Operation Get Rid of the Vote

October 25, 2012

Gary Lapon reports on the Republican scheme to not "get out the vote."

IT'S ELECTION time, so we'll be hearing plenty of pious tributes to the wonders of the U.S. political system. From members of both parties, as well as the media that cover them, it's a constant refrain that America is the "world's greatest democracy"--where citizens from every corner of society determine how their country is governed with their votes.

Only when you examine these claims, you find a completely different picture. The system is supposedly based on "one person, one vote"--only millions and millions of people are excluded from voting at all, while a tiny minority of people who run businesses and political institutions have considerably more influence over Washington politics than one vote gives them.

The myth of "one person, one vote" in the U.S. has been thrown into particularly sharp relief during Election 2012 by legislation, pushed in various states by Republicans, that seeks to limit who will cast a ballot. These so-called "voter ID" laws are justified as a measure to stop vote fraud--but in reality, they are explicitly aimed at disenfranchising likely supporters of Democratic candidates.

Protesters march against "Voter ID" laws that will impact Black, poor, young and student voters
Protesters march against "Voter ID" laws that will impact Black, poor, young and student voters

And after Barack Obama's lead in opinion polls slipped following the first presidential debate, the push for "voter ID" laws suddenly seemed like it had the potential to tip the presidential election.

IN OCTOBER, federal courts blocked enforcement of voter ID laws in Pennsylvania and South Carolina, at least for the 2012 election. Weeks earlier, a federal court blocked a similar law in Texas, with judges ruling that the legislation "imposes strict, unforgiving burdens on the poor, and racial minorities in Texas," according to the Houston Chronicle.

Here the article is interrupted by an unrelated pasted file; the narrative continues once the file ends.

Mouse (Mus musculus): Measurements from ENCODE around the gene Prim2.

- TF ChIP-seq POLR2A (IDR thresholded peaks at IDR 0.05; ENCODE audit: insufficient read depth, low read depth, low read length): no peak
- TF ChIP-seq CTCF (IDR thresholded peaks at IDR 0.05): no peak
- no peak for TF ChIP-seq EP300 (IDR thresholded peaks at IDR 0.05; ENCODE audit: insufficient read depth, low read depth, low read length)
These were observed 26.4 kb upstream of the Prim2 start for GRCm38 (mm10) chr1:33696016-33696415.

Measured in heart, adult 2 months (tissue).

Still, these are only a few of the voter ID laws now in place. According to the National Conference of State Legislatures, nearly 1,000 voter ID proposals have been introduced since 2001, and a dozen states passed or strengthened such legislation in the last two years.

Voter ID laws fall into multiple categories. "Strict photo ID" laws--which will apply in four states for the 2012 election and are pending, due to legal challenges, in five others--require people to show a photo ID in order to cast a ballot. In six other states, and one more pending a legal challenge, a photo ID is required, but voters without one may cast a provisional ballot that will be counted if it meets various other requirements. Three more states require some form of ID, but not necessarily a photo ID, in order to vote. In 13 others, voters are asked for identification, but it isn't required in order to cast a ballot.